Friday, April 15, 2016

In Sanctum Aeternum

A person is said to be established in self-realization and is called a yogi (or mystic) when he is fully satisfied by virtue of acquired knowledge and realization. Such a person is situated in transcendence and is self-controlled. He sees everything — whether it be pebbles, stones or gold — as the same Bhagavad Gita 6:8

Paul Vitello, in an article about yoga, published in The New York Times, raised an interesting dilemma. The Bhagavad Gita teaches its followers (to the wisest of its transcendentalists) that they should always engage the body, mind and self in relationship with the Supreme, that they should be free from desires and feelings of possessiveness. No easy task.

Further, they shall regard all “honest well-wishers, affectionate benefactors, the neutral, mediators, the envious, friends and enemies, the pious and the sinners all with an equal mind." (Bhagavad Gita 6:9.)

This is universal wisdom, and for a Christian can be found in Matthew 7:12:  “Always treat others as you would like them to treat you….”

And in 1 Timothy 6:10, “For the love of money is a root of all kinds of evils. It is through this craving that some have wandered away from the faith and pierced themselves with many pangs.”

There are no differing shades of gray then, or even black and white for God's people.  We see someone, meet someone, know someone, we treat them as we would like to be treated. We see all with an equal mind. We do not covet, and we do not lust over money.

Who can truly do this, other than perhaps Jesus, Muhammad, Buddha or Krishna?  In this modern time, followers of ancient wisdom don’t even try. The “would-be” pious often show rejection of others when their Lord and sovereign does not reign supreme in the hearts and mind of the “other.”

Muhammad said: Worship God and consider no one equal to Him. Be kind to your parents, relatives, orphans, the destitute, your near and distant neighbors, your companions, wayfarers.... God does not love the proud and boastful ones.

In Vitello’s article, entitled “Hindu group stirs debate over yoga’s soul,” ( there is a sectarian bent that is all too familiar today: Our God is better than your God.  He showed us first!  Granted, this is not the same as "Daesh," or the horror of this extreme hate. But what would Krishna say?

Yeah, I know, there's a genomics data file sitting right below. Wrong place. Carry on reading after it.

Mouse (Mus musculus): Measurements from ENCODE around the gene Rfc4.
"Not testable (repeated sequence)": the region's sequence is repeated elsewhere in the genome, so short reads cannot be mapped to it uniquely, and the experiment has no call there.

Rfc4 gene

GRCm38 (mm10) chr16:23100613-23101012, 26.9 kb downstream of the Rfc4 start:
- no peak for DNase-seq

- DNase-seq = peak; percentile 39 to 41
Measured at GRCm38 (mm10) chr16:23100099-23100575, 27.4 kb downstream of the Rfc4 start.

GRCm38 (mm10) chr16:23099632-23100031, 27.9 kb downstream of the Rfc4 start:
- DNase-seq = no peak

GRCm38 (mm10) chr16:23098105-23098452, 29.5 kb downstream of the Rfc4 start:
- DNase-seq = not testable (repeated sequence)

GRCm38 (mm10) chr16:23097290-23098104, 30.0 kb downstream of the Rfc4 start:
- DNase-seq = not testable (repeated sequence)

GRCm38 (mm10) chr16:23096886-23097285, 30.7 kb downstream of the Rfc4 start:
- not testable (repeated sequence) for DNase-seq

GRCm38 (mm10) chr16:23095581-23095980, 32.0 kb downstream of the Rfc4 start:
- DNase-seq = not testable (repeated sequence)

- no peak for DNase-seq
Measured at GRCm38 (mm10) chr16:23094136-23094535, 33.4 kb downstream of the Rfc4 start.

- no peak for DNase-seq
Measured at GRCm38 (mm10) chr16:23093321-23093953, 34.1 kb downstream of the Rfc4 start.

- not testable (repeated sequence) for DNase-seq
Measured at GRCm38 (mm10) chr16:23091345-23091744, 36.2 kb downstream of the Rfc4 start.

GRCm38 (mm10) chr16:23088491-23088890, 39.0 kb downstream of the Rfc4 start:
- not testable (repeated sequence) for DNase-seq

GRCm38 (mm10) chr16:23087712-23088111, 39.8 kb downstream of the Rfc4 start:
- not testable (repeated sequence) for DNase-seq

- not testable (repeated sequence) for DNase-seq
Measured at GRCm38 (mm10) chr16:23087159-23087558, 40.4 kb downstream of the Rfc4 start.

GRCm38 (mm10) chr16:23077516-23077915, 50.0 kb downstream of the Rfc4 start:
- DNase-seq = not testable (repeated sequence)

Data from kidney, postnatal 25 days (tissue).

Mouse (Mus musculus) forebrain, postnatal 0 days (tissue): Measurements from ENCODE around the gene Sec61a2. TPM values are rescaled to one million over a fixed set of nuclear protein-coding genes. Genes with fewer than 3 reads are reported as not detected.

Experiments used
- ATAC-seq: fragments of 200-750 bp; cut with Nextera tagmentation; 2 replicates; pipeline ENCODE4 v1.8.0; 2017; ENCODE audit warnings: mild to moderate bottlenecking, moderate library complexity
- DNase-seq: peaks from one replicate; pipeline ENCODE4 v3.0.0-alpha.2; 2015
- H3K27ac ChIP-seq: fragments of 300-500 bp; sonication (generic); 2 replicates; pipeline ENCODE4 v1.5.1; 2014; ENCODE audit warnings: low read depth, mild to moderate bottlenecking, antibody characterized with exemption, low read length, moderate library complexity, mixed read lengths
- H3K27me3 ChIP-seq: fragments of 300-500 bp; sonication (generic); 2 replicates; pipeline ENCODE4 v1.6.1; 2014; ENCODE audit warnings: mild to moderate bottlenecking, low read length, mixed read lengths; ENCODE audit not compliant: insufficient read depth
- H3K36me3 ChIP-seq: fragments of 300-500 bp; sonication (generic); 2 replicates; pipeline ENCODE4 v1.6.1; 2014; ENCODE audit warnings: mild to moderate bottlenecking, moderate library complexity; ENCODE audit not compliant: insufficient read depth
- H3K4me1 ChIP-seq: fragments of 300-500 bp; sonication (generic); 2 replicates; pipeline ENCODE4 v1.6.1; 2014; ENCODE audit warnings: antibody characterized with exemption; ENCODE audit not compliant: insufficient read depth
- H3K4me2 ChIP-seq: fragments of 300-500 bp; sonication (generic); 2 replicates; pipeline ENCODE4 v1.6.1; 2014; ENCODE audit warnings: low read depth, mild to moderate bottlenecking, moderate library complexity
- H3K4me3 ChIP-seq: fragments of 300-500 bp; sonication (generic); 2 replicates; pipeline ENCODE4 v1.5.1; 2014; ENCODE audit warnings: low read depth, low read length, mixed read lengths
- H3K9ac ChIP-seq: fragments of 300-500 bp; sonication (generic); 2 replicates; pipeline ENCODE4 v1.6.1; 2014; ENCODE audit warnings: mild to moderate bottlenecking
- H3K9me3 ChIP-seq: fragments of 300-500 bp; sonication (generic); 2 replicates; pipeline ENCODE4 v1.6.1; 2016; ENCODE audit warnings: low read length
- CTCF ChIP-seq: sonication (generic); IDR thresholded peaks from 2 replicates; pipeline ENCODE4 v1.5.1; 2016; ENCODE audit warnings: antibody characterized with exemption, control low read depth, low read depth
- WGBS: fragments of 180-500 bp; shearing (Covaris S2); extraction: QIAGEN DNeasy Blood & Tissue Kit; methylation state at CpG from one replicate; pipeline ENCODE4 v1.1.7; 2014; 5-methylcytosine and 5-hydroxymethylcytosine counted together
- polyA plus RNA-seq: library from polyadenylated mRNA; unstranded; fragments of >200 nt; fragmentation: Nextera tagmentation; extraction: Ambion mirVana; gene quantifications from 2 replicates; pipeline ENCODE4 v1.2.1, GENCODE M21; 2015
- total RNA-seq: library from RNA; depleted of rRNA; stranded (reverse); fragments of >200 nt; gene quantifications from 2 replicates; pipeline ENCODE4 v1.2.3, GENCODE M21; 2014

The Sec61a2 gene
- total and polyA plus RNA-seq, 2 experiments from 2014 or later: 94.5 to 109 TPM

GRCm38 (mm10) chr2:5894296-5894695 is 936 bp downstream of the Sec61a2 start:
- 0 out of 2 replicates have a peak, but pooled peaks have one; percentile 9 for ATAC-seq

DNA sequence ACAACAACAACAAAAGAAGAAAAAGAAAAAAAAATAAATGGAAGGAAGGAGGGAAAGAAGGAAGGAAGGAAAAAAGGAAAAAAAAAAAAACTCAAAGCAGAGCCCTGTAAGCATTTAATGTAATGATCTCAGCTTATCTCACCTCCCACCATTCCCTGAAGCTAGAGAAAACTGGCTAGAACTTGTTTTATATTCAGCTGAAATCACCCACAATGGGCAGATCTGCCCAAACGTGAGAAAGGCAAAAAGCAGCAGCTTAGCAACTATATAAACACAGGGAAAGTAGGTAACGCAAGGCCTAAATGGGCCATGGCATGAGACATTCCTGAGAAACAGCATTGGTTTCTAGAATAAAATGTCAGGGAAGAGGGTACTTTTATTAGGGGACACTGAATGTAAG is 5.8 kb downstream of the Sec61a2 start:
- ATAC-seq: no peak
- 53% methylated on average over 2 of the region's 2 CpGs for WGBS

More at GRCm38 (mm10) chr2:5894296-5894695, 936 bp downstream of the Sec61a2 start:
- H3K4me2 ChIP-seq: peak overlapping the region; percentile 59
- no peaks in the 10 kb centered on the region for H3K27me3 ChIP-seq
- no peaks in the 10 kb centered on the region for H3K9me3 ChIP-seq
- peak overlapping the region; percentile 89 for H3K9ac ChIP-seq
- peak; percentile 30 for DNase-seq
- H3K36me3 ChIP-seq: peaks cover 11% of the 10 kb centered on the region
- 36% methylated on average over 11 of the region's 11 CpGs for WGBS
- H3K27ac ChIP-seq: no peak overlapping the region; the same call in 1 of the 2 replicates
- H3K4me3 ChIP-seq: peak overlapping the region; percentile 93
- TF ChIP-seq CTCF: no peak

Sadly, there is nothing new here in this modern age, but too many practitioners of Hinduism, according to the article, have been scapegoated for far too long.  Is truth found by giving credit where credit is due?

Vitello cites the Hindu America Foundation in their campaign “Take Back Yoga.” At face value this appears oxymoronic; the Bhagavad Gita calls on all its followers to divest themselves of “feelings of possessiveness.” According to the Bhagavad Gita then, the call to “take back” yoga could certainly be heresy.

Still, Doctor Aseem Shukla, the foundations cofounder, believes the children need a break.

“When our kids go to school and say they are Hindu,” Shukla, a urologist and a second-generation Indian American, said, “nobody says, ‘Oh, yeah—Hindus gave the world yoga.’ They say, ‘What caste are you?’ Or, ‘Do you pray to a monkey god?’ Because that’s all Americans know about Hinduism.”

Indeed, on "30 Rock," a once popular television sitcom on NBC, Liz Lemon, played by Tina Fey, is the head writer of the fictional comedy-ensemble series "The Girlie Show." Liz works for the none-too-skilled network executive Jack Donaghy, played by Alec Baldwin, whose previous experience had been confined to the offices of the network's corporate owners General Electric, or GE.

In one episode, Jack returns to these roots. He is excited about being in the "microwave lab," one of his responsibilities as an executive in product development.

To be fair a Hindu scientist, now in charge of the lab, tells Jack that western names all sound alike to Hindus, and calls him John Donavan repeatedly. "Westerners all look alike," he said (a stab at stereotypes). But the laugh comes quickly back on the Hindi

As the scientist touts the new microwave (it talks like Hal the computer on "2001: A Space Odyssey" ), Jack exclaims, “My God.”

“Which one?” the Hindu scientist said, in all seriousness.

It’s true that tongue-in-cheek stereotypes may be the best way to understand and explore, if not laugh at, prejudice. But the point Shukla was trying to make is not at the expense of America's children on the playground.

In "From the Pulpit," the Rev. Nonin Chowaney, writing for the Omaha World-Herald, said that one of the most important vows in Zen Buddhism is knowing that "beings are numberless," and vowing to free them.

According to Chowaney, we start by freeing the being directly in front of us. That Hindu child on the playground, for example.  Or perhaps, by helping a homeless person.  By feeding the birds regularly, or even helping with the dishes.

"By living this way, 'freeing all beings' becomes possible....  We not only ease their suffering but also open our hearts so that we ease our own."

Krishna, in the wisdom of eternity, surely nods in understanding at Vitello's call for possessiveness.  But is this the message of the holy and the eternal, in Sanctum Aeternum?  We of the pebbles, the stones and the gold, all the same.  

Be kind and surely the need for possessiveness will vanish.


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